On June 19, I arrived on my first visit to East Jerusalem. I started the mission with a morning briefing with United Nations OCHA before I begin my visit to UNRWA’s school and summer camps.

Afterward, I went to the Shufat Girls’ School. The school is run by UNRWA and there I had the opportunity to meet the Student Parliamentarians. These inspiring young women leaders are elected by their peers as student parliamentarians to represent their voices but also to lead on community projects. Not only did they share their story and showed me their classrooms, but they also pointed out the challenges that affect their education.

Lack of continuity of teachers, maintenance of school buildings, and recreational spaces are only some of the few things that these young people have to face. Without adequate funding, it will be difficult to ensure that these young women have a chance to continue their education.

I also joined the UNRWA Summer Camp in Ramallah when I visited the West Bank. Here, young men & women from the age of 18-24 years old can develop their leadership skills and connect with other young Palestine Refugees.

During this mission, I also had the opportunity to visit Gaza. I first visited a school that is run by UNRWA. It was noticeable that underfunding has overstretched the education system. UNRWA’s schools in Gaza operate on a 2-shift basis, hosting one group of students in the morning & a different group in the afternoon. On my visit to the school, I met Kareem, Deema and their friends. They shared with me that school is their best and only hope for a better future. Sadly, they fear missing out on education due to funding cuts to UNRWA.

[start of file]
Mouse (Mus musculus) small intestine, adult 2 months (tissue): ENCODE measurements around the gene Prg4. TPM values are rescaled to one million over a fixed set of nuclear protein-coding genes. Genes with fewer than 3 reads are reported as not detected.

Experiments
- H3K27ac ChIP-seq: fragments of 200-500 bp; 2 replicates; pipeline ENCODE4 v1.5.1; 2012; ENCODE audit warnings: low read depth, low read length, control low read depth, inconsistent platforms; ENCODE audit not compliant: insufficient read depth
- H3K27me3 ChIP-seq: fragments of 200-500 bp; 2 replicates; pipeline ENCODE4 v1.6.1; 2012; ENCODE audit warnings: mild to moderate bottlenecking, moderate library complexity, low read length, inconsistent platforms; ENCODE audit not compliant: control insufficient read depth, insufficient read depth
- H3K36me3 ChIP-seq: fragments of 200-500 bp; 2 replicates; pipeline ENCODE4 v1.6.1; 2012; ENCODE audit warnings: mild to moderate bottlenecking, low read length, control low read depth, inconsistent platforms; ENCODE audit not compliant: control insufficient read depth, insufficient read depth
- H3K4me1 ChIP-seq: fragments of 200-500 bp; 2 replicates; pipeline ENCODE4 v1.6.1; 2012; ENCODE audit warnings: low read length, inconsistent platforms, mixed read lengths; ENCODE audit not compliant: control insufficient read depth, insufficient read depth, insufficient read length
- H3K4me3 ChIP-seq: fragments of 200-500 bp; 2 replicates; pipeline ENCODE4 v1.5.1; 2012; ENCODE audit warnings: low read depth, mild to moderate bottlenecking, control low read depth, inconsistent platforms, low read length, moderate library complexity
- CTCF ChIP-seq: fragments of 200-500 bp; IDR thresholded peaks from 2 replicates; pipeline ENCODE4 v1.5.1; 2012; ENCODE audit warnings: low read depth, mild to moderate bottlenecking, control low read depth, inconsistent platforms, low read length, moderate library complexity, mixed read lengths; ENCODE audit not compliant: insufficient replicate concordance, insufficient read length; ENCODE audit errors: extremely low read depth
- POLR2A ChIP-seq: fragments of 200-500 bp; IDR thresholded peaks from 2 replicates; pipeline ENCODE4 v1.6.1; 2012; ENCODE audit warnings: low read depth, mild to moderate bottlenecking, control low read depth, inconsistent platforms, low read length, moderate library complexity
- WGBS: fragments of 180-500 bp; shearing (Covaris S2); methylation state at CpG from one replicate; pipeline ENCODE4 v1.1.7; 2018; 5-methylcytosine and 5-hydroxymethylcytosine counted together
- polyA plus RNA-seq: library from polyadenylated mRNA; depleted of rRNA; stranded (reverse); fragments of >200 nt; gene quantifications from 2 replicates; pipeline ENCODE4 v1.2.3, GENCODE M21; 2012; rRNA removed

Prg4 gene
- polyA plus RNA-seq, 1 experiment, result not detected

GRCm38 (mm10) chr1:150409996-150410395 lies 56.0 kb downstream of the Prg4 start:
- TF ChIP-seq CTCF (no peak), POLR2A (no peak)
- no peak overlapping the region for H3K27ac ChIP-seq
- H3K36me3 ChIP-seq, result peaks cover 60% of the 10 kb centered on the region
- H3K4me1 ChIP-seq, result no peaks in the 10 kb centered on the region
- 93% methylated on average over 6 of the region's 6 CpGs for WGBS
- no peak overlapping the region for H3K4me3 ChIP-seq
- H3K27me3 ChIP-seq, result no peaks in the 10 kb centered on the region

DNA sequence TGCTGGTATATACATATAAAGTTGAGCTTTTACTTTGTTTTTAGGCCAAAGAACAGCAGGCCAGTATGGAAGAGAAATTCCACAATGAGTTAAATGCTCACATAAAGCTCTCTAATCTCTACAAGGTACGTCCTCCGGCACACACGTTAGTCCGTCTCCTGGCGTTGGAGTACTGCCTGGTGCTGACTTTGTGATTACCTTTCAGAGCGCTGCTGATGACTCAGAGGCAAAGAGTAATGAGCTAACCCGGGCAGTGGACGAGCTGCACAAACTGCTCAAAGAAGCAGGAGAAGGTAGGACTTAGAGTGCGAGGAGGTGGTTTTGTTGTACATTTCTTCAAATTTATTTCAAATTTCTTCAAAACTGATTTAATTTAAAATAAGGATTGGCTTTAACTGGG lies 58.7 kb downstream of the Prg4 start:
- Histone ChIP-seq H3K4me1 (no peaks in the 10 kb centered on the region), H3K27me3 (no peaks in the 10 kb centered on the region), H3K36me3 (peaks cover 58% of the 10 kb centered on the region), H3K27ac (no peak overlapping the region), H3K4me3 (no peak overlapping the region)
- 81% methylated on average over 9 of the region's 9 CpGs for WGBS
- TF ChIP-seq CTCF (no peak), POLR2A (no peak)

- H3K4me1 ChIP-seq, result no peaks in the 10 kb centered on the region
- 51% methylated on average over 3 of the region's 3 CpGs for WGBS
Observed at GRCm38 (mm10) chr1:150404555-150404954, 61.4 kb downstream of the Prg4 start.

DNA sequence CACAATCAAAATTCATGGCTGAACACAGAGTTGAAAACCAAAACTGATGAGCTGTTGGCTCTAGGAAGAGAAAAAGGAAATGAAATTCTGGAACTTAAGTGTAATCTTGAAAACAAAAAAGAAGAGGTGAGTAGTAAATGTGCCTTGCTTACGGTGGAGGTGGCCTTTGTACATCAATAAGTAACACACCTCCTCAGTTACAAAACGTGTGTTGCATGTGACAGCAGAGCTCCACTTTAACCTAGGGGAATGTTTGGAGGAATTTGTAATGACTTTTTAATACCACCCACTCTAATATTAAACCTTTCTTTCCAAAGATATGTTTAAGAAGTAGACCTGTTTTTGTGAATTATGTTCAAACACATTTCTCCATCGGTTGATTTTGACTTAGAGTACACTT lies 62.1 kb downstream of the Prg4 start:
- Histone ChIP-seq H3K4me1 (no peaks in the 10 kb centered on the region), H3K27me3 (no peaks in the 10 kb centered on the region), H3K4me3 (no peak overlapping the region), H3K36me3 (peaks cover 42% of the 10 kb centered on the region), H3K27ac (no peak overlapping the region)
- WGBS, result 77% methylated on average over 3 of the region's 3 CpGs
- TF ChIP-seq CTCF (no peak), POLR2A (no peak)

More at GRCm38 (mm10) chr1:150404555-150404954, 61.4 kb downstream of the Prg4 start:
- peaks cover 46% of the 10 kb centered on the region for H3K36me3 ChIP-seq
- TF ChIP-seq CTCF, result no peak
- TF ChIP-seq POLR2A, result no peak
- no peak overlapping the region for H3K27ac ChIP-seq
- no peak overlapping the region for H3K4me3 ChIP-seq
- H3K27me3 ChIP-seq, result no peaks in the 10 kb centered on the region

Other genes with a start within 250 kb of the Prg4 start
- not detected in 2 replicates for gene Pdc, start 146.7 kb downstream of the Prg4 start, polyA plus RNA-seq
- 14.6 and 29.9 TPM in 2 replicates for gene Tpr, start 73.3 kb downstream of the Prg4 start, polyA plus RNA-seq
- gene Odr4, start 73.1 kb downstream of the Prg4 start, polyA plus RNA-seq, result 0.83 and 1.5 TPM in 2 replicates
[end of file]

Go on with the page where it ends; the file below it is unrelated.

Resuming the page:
I also met UNRWA Student Parliamentarians during my visit to the Gaza Strip. Not only that they told me about their dreams of becoming doctors, engineers, diplomats, and teachers, they also shared with me the challenges they constantly have to face. They told me about how electricity cuts are affecting their studies, how difficult it is to travel outside of Gaza for studies. They also shared about the increasing mental health issues among their peers and rising domestic violence. Regardless of the dire circumstances, they continue to dream, and they don’t give up.

Then I got the opportunity to meet the beneficiaries of Vocational Training and Microfinance Programs. The quality and outcomes of these programs were exceptional. Today, the youth Unemployment In the Gaza Strip is ~68% and with more support, UNRWA can scale up these initiatives and reach more unemployed young people.

Finally, I met with Gaza Sky Geeks, (the world’s toughest coders!). What we always see on the news about Gaza is conflict, violence, and destruction; but young people are resilient. The Gaza Sky Geeks an example as to how young people use technology to create and innovate even in the midst of dire humanitarian conditions.

Every young person deserves lives of dignity. Gaza’s problems need long term solutions, but the International Community has a collective responsibility towards these young people. Though my mission has ended, I’ll ensure to keep advocating for the rights of all young people, no matter who they are, where they are leaving no one behind.

I believe that every child and young person should have access to school and quality education, do you? You can the young people in Gaza to ensure that their school will stay open by donating #ForPalestineRefugees through this link: bit.ly/1YroxwK.